But the problem goes deeper than this because some cases of arsenic-poisoning are emerging. Treatment is however, minimal and mainly restricted to giving victims a handful of multivitamin tablets to help their bodies cope with the arsenic ingested when doctors and health workers know the best treatment is to stop people from continuing to drink the arsenic-contaminated water. An added confusion arises because the signs and symptoms of arsenic poisoning are not at all uniform either. For example, only one or two members of a household may be affected and at present there appears to be no explanation for why the disease is being so discriminatory. Possibly it is the state of nutrition or otherwise of the individual, for malnutrition is believed to be an important factor in the ability of a person to deal with the arsenic ingested.

The WB emphasizes that it is not the dearth of technology that is the problem for solutions are many as there are now several technologies available for reducing the level of arsenic in tube wells, or for disinfecting surface water to make it drinkable. This apart, it does seem that the World Bank is either confused or undecided on how to proceed or which action will be most appropriate under known conditions. It is also not very clear whether or not the final choice will be confined to the use of only one option/technology, or a combination of options and technologies. One team member said the technology is there but there is a dearth of management skills, especially at village level, which will make any technology difficult to maintain.

As the management of any programme for arsenic mitigation will ultimately fall to the local government officials to manage, training them to meet this disaster must begin now. Although the WB and possibly the government are emphatic that a return to surface water sources is not the answer because of the high load of faecal coliform bacteria, now that there are more cost-effective technologies on the market, this option should not be rejected out of hand for boiling surface water is not a viable option for people because of the cost and shortage of domestic fuel. Consuming pond water without treatment will of course, almost certainly result in a large number of deaths from diarrhoea/cholera etc., but it should not be completely ruled out as it may that ultimately this will be the only alternative. However the WB is bending toward chemical removal of arsenic or through filtration method. As much seems to depend on the accuracy of the tests undertaken or to be undertaken, it could be far wiser if all samples are double checked by those organisations like the Bangladesh Atomic Energy Commission which has the equipment for carrying out such tests using atomic absorption spectrophotometries. There are also some machines at the Science Laboratories and the Chemistry Department of Dhaka University which can be put to use for the national good. Apart from this, there are ten units of the latest equipment for testing water samples under the reliable electro analytical method. As all these facilities are capable of giving accurate readings, why they are not being utilised is an unanswered question.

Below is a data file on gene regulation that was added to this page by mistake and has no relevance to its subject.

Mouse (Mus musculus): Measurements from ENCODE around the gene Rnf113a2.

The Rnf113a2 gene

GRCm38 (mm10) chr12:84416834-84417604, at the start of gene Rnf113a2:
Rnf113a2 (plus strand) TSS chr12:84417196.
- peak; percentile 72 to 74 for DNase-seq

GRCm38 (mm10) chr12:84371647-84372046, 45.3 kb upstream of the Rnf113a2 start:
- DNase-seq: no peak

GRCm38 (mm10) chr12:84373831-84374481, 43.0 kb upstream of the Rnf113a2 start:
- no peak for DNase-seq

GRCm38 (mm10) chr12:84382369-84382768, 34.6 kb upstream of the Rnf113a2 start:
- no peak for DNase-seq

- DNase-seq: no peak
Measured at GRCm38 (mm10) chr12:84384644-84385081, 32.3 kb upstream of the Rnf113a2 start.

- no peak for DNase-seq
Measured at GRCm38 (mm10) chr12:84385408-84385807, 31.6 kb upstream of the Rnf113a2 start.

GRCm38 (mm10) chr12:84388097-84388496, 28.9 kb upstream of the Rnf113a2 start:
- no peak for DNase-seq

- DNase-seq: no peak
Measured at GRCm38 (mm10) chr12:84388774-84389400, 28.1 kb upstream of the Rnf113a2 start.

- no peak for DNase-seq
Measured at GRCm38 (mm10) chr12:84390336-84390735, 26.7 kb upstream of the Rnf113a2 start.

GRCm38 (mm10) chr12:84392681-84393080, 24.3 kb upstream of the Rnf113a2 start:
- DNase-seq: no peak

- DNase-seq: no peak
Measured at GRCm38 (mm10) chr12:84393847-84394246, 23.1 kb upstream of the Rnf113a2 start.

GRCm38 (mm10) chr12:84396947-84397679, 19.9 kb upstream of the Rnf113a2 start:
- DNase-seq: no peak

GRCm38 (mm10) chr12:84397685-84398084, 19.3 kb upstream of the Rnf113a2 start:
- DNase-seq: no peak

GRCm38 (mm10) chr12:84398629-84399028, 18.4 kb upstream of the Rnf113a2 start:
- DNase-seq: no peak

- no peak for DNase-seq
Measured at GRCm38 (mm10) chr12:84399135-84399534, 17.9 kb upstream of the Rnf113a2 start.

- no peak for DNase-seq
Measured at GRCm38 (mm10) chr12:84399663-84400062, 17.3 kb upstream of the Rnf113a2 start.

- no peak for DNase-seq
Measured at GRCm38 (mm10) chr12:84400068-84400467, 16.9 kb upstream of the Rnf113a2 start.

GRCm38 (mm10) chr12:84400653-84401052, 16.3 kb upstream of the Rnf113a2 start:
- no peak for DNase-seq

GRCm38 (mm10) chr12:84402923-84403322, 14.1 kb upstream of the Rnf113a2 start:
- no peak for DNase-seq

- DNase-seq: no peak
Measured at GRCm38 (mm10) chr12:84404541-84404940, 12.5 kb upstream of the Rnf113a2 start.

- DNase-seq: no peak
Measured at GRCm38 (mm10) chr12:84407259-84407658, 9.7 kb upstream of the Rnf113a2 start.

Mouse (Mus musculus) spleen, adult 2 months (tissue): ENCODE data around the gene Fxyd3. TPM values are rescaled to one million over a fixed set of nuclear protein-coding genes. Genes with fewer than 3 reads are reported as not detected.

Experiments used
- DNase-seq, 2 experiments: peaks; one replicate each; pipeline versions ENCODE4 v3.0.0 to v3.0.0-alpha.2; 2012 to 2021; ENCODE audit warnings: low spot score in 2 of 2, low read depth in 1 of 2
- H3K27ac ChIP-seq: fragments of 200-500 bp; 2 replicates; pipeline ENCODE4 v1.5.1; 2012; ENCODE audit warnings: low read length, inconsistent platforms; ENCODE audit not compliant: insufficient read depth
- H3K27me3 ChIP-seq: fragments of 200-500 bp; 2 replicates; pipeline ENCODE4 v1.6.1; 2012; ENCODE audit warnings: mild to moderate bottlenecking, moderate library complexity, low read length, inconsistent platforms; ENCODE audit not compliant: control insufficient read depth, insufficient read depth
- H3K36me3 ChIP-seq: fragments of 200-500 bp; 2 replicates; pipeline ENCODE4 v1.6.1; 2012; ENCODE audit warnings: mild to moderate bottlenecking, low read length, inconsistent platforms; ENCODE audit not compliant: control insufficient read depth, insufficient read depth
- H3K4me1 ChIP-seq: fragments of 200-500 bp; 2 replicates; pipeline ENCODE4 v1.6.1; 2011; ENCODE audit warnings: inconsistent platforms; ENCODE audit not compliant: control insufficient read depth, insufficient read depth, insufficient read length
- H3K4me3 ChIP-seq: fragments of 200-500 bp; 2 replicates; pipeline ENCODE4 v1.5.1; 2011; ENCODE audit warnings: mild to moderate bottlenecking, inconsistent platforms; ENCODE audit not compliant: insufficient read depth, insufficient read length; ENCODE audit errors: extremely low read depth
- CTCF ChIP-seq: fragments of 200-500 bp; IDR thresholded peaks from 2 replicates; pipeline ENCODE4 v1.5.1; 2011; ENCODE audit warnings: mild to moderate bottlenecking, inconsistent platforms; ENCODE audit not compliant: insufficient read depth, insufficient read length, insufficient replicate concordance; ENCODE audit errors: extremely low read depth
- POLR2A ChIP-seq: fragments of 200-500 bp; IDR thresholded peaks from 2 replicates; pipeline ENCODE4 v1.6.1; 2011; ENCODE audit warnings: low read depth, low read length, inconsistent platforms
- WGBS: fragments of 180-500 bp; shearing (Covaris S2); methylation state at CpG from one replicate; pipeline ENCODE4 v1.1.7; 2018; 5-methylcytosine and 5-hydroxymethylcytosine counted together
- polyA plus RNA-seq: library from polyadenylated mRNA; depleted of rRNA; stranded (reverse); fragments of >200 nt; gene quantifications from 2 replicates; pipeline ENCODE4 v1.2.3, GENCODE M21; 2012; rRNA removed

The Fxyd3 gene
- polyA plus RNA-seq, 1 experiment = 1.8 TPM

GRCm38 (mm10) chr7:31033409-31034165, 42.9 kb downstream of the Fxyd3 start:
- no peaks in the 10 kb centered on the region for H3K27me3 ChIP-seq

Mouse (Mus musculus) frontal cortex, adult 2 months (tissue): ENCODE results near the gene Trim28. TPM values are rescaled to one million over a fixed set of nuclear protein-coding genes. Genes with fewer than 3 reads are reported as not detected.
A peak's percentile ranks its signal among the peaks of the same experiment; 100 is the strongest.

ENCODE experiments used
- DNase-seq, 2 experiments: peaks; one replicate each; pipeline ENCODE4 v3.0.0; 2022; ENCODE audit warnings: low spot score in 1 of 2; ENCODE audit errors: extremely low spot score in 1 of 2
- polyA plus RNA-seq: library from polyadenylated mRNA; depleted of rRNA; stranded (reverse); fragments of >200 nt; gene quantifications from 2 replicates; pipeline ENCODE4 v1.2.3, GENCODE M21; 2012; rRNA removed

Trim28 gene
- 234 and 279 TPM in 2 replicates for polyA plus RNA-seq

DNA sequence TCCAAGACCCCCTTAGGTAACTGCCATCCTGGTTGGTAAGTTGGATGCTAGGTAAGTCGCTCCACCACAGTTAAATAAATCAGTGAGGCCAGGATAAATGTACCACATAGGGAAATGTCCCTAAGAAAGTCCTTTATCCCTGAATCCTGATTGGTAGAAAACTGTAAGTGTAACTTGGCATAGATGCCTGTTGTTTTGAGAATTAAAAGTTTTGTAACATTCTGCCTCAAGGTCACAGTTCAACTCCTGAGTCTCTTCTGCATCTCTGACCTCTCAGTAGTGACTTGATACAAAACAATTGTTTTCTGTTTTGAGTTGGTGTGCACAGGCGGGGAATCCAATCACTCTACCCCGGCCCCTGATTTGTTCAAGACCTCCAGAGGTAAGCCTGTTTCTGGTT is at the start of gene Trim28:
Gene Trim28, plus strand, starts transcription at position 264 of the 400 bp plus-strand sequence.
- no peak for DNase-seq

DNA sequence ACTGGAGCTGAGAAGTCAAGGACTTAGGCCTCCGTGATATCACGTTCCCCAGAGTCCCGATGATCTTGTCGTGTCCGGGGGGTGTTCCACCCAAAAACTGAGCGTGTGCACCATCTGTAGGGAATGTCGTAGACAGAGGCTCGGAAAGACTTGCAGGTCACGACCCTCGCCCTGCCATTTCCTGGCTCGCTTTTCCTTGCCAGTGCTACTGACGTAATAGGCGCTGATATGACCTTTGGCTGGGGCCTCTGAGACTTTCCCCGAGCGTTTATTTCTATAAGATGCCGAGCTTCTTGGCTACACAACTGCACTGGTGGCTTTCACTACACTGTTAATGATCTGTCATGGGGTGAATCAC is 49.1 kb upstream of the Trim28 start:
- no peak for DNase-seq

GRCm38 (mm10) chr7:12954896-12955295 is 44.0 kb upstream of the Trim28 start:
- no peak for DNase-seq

As at the present time, the people seem to be left with only one of two choices, to drink arsenic-free untreated surface water with its risk of diarrhoea and perhaps a quick death or drink arsenic-contaminated water which may keep people alive up to ten years or so, before succumbing to a painful death from arsenic poisoning. But as ignorance is said to be bliss and as most villagers are ignorant of the potential disaster about to come crashing down on their heads, the temptation to leave them in ignorance may prove too strong especially as arousing an awareness of the problem could cause a panic but this would be skirting the issue. However, to inform people of what may be their fate without providing an alternative source of water - and showing them how to purify it - would be immoral therefore only correct information must be disseminated and then only when the alternatives are already in place which, as things now stand appears to be a long way off. But time is something we do not have for Time - with a capital Tee - is fast running out.

No. of words: 1500